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AIDS. 2018 Mar 27;32(6):739-749. doi: 10.1097/QAD.0000000000001756.

Nonantiretroviral polypharmacy and adverse health outcomes among HIV-infected and uninfected individuals.

Author information

Veterans Affairs Connecticut Healthcare System, Yale University School of Medicine and Public Health, West Haven, Connecticut.
Washington DC Veterans Affairs Medical Center and George Washington University School of Medicine and Health Sciences, Washington, DC.
Department of Medicine (Infectious Diseases), Department of Biostatistics and Epidemiology, Center for Clinical Epidemiology and Biostatistics, Center for Pharmacoepidemiology Research and Training, Perelman School of Medicine, University of Pennsylvania, Philadelphia, Pennsylvania.
Emory University School of Medicine, Atlanta, Georgia.
VA Connecticut Healthcare System and Yale School of Nursing, West Haven, Connecticut.
Icahn School of Medicine at Mount Sinai, New York City, New York, USA.



HIV-positive individuals (HIV+) on antiretrovirals commonly take enough other medications to cross a threshold for polypharmacy but little is known about associated outcomes. We asked whether non-antiretroviral polypharmacy is associated with hospitalization and mortality and whether associations differ by HIV status.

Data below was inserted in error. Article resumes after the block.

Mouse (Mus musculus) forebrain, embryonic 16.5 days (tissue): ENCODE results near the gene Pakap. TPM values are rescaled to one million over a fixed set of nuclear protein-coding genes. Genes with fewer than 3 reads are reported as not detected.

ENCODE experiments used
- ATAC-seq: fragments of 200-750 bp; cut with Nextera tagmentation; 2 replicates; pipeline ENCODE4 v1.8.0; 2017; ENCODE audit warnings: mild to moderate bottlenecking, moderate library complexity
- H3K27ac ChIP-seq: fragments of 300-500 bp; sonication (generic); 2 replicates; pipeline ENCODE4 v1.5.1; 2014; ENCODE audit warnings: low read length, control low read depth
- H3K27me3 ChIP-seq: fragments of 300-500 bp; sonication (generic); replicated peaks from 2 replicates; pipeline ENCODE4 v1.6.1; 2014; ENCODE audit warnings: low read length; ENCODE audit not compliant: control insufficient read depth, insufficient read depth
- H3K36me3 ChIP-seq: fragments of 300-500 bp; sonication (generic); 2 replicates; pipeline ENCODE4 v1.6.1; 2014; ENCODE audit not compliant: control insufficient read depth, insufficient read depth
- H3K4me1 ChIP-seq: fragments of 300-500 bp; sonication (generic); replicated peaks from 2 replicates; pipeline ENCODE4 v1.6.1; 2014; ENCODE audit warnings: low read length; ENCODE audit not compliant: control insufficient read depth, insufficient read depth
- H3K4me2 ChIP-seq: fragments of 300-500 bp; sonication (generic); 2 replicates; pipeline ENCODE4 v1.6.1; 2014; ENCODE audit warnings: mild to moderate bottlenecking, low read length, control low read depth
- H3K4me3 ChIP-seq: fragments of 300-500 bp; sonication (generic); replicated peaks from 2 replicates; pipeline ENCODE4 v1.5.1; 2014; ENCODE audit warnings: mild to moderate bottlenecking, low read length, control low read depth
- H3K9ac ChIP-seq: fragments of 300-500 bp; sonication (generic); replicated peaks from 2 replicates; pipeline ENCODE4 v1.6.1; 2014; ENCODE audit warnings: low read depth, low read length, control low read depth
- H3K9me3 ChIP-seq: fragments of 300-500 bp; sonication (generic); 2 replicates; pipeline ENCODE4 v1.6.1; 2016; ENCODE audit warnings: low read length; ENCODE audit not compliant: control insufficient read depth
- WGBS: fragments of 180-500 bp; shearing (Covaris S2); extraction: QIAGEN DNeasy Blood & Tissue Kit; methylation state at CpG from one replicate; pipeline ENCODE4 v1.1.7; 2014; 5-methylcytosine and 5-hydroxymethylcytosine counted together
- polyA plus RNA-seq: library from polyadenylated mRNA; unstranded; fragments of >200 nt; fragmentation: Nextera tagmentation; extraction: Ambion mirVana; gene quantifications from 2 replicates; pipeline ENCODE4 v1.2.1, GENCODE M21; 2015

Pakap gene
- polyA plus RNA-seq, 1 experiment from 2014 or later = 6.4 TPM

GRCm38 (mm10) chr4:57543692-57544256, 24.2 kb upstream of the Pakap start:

Data on HIV+ and uninfected individuals in the US Veterans Affairs Healthcare System were analyzed. Eligible HIV+ were on antiretrovirals with suppressed HIV-1 RNA and uninfected individuals received at least one medication. We calculated average non-antiretroviral medication count for fiscal year 2009. As there is no established threshold for non-antiretroviral polypharmacy, we considered more than two and at least five medications. We followed for hospitalization and mortality (fiscal year 2010-2015), adjusting for age, sex, race/ethnicity and VACS Index.


Among 9473 HIV+ and 39 812 uninfected individuals respectively, non-antiretroviral polypharmacy was common (>2: 67, 71%; ≥5: 34, 39%). VACS Index discriminated risk of hospitalization (c-statistic: 0.62, 0.60) and mortality (c-statistic: 0.72, 0.70) similarly in both groups. After adjustment, more than two (hazard ratio 1.51, 95% CI 1.46-1.55) and at least five non-antiretrovirals (hazard ratio 1.52, 95% CI 1.49-1.56) were associated with hospitalization with no interaction by HIV status. Risk of mortality associated with more than two non-antiretrovirals interacted with HIV status (P = 0.002), but not for at least five (adjusted hazard ratio 1.43, 95% CI 1.36-1.50). For both groups and both outcomes, average medication count demonstrated an independent, dose response, association.


Neither severity of illness nor demographics explain a dose response, association of non-antiretroviral polypharmacy with adverse health outcomes among HIV+ and uninfected individuals.

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